- The Chinese FDA is granting priority review to four major pharmaceutical companies for their blockbuster antiviral hepatitis C treatments, potentially hastening the commercialization of the drugs in China, reports The Wall Street Journal.
- None of the new oral direct-acting anti-virals for treating hepatitis C (HCV) have so far been approved in China, so patients still must rely on interferon-based therapies. Regulatory review in China for new drugs can stretch for several years.
- In order to expedite approval of these new treatments, the Chinese FDA is will expedite regulatory review of hepatitis C drugs from Gilead, AbbVie, Bristol-Myers Squibb (BMS) and Xian Janssen, a joint venture involving Janssen.
The impetus for this change is a new policy adopted by the Chinese FDA in February, The Journal said. This policy is aimed at spurring innovation for various diseases, including hepatitis, AIDS, and tuberculosis.
According to IMS Health estimates, the Chinese drug market will be worth $185 billion by 2018, compared to $63 billion in 2014. In addition to a more valuable pharmaceutical market, healthcare spending is also projected to increase substantially. This large market has tempted international drugmakers but long approval timelines and other hurdles can stand in their way.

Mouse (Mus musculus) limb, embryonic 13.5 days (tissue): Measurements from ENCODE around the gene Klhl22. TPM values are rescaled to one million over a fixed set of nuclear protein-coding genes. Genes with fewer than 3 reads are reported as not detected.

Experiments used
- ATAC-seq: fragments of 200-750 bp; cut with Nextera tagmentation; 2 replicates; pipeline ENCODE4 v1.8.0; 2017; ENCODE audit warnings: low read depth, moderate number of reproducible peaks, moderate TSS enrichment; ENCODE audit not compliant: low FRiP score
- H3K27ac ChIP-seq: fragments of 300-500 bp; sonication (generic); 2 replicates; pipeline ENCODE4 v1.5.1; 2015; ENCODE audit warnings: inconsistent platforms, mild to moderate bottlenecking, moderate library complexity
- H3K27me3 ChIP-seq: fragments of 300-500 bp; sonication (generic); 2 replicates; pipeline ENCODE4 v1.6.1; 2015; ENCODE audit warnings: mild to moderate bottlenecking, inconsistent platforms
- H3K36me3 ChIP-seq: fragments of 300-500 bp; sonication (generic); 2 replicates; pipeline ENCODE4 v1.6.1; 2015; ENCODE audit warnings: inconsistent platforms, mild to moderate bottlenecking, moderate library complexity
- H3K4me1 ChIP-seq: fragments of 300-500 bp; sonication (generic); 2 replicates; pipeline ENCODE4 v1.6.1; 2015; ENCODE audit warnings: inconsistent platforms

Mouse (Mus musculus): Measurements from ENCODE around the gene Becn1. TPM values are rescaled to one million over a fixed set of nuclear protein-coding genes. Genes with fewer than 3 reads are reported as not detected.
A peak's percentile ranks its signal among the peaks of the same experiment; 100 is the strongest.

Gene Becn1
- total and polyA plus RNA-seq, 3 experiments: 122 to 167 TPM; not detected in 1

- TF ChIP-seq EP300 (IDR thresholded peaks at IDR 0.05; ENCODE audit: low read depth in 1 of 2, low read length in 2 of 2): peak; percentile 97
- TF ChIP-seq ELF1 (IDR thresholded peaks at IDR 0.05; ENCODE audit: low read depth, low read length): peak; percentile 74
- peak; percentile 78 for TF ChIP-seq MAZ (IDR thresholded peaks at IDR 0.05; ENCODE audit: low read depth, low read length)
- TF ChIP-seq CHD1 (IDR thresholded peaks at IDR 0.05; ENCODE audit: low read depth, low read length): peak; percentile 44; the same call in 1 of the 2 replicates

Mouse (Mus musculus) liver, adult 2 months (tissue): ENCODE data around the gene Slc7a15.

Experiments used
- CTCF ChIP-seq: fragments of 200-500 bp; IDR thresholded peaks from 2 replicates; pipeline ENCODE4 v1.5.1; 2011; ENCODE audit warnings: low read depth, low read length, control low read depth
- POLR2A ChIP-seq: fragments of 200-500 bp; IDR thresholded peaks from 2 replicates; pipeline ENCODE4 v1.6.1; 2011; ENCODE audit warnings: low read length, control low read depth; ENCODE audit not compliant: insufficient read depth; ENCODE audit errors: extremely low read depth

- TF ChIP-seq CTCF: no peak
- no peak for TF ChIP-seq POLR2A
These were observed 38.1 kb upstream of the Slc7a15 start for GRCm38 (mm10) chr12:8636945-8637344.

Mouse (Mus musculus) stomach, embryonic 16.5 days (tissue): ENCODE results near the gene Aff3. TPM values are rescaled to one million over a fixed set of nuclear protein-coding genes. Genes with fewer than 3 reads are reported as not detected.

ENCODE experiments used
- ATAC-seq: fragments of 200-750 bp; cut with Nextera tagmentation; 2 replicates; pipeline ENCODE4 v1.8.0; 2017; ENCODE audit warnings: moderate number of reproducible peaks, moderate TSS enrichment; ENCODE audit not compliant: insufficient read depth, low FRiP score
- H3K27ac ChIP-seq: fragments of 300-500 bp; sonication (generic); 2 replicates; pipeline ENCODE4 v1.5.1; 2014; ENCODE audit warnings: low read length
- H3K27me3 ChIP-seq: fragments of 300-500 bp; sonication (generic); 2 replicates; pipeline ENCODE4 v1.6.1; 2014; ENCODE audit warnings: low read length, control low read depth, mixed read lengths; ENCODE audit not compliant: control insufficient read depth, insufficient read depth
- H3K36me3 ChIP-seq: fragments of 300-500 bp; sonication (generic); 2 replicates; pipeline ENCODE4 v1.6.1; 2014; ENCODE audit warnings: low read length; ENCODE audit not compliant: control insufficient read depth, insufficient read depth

This is something that the Chinese State Council is attempting to change. Spurring innovation is part of a larger set of reforms, which include consolidation of the market, better quality oversight, and shorter approval timelines.
In order to qualify for expedited approval, companies must show that their treatments have significant advantages over existing treatment options. In addition, foreign companies pursuing expedited approval are strongly encouraged to manufacture in China, and simultaneously submit applications in the US and the EU, when submitting to the CFDA—with the goal of having uniform quality standards.
The World Health Organization (WHO) estimates that 10 million people in China have hepatitis C, indicating a significant unmet medical need. China's determination to expedite approval timelines for the new antivirals could help improve public health among that population.